2. Don`t treat patients like the enemy. If you treat them as such, they will be. Patients - maybe many, maybe just a few- will confront you about the article. Understand their cause for concern. What if this article dealt with auto mechanics instead of dentists? Wouldn`t you mention the piece the next time someone from the auto body shop told you the overhaul was going to cost $4,650?
Be patient and empathic. Tell patients that you identify with their concerns and that you are more than willing to take all the time necessary to answer their questions. When a patient does express concern, follow up with a letter acknowledging the conversation and relating your availability to discuss the issues further should he or she wish.
3. Do not launch a counterattack. If you overreact, if you initiate a rebuttal campaign against Reader`s Digest, if you attack the author - his veracity, his intelligence, his naivete, his sources - you will look defensive and, therefore, you will look guilty.
4. Maintain your ground - don`t retreat. Never apologize for your fees. While maintaining stringent clinical, technological, safety, and patient-service standards take time, effort, and, of course, money, do not play the fee-justification game. Your practice is your business. And you have every right to make it a profitable one. The harder you work, the better your patient service, the better trained your staff, and the better your equipment, the higher your profit potential. This is nothing to be ashamed of.
5. Put on your battle gear and man the trenches. No, this is not a contradiction of number three. For every patient who questions you about the Reader`s Digest article, there will be many, many more who will read it and not say a word. If is precisely these patients who pose the biggest threat. Patients who confront you afford you the opportunity to effectively combat the issues raised and offer reassurance regarding your honesty, compassion, skill, and training. Those who say nothing likely will have the very same concerns as those who voice them. They simply offer you not inlet to provide similar reassurances.
Patient materials soothe patients` concerns about article
While you don`t want to debunk the article issue by issue, you must prepare sufficient materials to quell patients` fears and stem their concerns. It is most tangibly in this capacity that The Levin Group saw its clients through this crisis. Within a week of February`s Reader`s Digest hitting the newsstands, we sent three things to each client with instructions on their use:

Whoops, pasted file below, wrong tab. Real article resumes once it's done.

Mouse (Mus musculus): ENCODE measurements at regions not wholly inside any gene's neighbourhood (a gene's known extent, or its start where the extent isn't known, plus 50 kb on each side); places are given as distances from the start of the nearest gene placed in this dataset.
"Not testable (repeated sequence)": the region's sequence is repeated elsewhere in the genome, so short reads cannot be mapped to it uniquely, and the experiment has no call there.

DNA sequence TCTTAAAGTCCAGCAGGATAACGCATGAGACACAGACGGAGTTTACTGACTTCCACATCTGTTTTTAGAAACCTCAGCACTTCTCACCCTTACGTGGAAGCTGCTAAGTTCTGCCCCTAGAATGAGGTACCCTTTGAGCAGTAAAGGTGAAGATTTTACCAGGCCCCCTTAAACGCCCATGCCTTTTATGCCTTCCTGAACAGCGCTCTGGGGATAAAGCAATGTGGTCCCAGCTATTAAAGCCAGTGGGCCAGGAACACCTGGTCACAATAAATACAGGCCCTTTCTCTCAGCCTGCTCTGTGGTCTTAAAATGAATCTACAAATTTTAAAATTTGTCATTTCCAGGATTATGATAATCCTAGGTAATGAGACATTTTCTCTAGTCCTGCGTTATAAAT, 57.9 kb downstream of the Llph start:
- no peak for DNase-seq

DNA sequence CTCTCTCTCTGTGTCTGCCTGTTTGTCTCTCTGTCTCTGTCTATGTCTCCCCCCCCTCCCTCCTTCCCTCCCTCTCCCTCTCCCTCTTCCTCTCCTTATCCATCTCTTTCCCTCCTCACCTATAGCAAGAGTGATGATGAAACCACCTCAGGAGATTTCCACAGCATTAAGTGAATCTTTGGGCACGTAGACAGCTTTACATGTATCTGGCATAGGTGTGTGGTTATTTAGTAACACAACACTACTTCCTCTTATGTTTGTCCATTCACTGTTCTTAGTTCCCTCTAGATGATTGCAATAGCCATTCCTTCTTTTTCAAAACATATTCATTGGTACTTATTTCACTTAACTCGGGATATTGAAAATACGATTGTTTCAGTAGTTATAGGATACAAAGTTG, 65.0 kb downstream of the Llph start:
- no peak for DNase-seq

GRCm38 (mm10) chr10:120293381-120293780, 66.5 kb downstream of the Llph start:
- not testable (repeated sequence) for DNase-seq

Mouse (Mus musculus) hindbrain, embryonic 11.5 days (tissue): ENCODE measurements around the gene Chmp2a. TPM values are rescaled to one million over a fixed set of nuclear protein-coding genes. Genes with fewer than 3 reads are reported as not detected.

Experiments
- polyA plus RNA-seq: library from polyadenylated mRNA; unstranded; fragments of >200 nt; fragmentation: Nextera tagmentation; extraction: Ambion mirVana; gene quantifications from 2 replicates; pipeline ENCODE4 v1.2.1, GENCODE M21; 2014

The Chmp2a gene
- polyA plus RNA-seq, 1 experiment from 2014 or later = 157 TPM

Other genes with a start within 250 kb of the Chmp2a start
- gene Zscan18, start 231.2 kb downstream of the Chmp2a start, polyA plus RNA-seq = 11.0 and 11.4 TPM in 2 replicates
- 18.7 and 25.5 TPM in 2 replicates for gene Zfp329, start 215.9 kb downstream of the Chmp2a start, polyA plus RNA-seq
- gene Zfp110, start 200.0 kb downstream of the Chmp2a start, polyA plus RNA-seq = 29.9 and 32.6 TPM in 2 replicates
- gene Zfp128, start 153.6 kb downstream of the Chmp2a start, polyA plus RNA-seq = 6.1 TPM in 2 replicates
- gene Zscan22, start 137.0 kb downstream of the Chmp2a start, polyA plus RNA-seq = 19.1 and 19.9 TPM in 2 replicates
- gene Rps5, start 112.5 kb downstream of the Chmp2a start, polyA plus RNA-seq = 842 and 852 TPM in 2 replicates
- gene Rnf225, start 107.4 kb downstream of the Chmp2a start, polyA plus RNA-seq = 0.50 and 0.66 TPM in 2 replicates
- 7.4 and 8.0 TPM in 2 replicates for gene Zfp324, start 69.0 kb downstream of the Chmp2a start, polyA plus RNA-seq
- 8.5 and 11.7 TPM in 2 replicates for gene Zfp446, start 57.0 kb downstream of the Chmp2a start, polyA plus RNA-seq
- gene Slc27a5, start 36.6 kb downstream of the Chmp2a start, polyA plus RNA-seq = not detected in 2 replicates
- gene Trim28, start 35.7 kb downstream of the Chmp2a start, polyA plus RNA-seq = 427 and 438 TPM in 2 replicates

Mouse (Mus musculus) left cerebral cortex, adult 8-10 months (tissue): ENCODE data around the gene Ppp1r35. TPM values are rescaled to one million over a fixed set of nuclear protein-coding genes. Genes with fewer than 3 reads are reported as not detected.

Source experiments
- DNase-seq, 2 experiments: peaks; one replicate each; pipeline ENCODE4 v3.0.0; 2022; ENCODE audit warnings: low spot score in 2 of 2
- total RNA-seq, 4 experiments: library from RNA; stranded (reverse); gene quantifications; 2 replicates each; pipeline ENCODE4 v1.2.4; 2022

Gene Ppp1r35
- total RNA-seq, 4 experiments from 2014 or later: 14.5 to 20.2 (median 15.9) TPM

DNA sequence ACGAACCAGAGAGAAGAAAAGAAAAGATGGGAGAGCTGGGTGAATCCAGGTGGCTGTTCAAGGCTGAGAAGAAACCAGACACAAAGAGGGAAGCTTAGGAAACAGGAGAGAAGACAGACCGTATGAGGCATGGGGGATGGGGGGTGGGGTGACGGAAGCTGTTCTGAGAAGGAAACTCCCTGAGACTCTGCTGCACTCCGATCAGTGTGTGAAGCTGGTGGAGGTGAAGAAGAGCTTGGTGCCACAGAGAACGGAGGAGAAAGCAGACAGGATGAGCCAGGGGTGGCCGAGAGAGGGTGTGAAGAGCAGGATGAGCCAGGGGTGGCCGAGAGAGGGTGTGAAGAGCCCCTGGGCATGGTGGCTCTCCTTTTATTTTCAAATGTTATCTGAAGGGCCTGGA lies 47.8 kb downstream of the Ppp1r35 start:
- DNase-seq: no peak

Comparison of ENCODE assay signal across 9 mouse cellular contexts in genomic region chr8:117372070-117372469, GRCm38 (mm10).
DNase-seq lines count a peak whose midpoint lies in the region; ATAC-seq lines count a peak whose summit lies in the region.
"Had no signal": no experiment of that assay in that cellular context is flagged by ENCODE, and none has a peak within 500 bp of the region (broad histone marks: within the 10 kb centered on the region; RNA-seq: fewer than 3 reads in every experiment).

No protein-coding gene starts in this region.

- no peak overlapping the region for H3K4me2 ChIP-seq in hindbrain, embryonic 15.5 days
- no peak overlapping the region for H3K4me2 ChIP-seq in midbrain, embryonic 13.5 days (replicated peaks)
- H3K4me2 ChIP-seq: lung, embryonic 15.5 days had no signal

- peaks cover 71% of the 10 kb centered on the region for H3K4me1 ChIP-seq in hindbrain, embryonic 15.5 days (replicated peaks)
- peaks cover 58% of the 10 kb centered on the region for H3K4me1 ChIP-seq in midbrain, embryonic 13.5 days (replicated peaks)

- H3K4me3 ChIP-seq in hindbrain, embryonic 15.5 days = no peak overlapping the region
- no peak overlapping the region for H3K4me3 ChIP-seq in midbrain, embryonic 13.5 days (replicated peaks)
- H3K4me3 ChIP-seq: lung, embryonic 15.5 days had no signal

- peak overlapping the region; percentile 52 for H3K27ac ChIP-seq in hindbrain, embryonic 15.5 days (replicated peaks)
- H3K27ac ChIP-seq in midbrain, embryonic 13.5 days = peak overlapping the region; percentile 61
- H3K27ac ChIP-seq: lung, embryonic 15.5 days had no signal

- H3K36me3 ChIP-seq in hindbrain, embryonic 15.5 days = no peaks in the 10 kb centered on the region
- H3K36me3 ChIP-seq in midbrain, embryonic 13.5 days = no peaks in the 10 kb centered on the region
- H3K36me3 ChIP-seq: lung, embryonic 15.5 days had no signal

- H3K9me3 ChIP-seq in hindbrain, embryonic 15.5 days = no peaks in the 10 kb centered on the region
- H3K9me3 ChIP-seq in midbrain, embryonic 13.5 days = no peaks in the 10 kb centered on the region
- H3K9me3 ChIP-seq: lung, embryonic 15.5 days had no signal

1. Questions and Answers - Several of the most commonly-asked questions were posed and answered (Why do fees vary so much among dentists? How do I know your fees are fair?).
Remember, you are not the only person in the office who will be asked about the article. Your front-desk coordinator, scheduling coordinator, and financial coordinator are your front lines. They will be asked questions, as well, and uniformity of response is key.
Keeping a list of questions and answers by each phone in the office ensures that everyone is fully equipped and prepared to handle incoming phone calls efficiently and effectively.
2. Fact Sheet - Our one-page fact sheet acknowledges the article, addresses in detail the issue of fees - disparity, and provides a paragraph that each client may customize with a brief biography highlighting years in practice, awards, honors, distinctions, and professional memberships. This last paragraph shifts the focus away from the disparaging story and onto the clinician`s talent and skill.
Everything you send to patients should do the same. Patients most likely will remember the last thing they read. Don`t you want it to be flattering?
3. Press Release - If printed in your local media, a well-written press release likely will generate goodwill among a large patient - and non-patient- base. It is a fabulous vehicle with which you can simultaneously respond to the article, appeal to potential patients, and subtly promote your practice.
But don`t overdo it. Remember, you`re acting on behalf of your patients, not yourself.
Dr. Roger Levin is founder and president of The Levin Group, a national, dental-management and marketing-consulting firm. He can be reached at (410) 486-1089.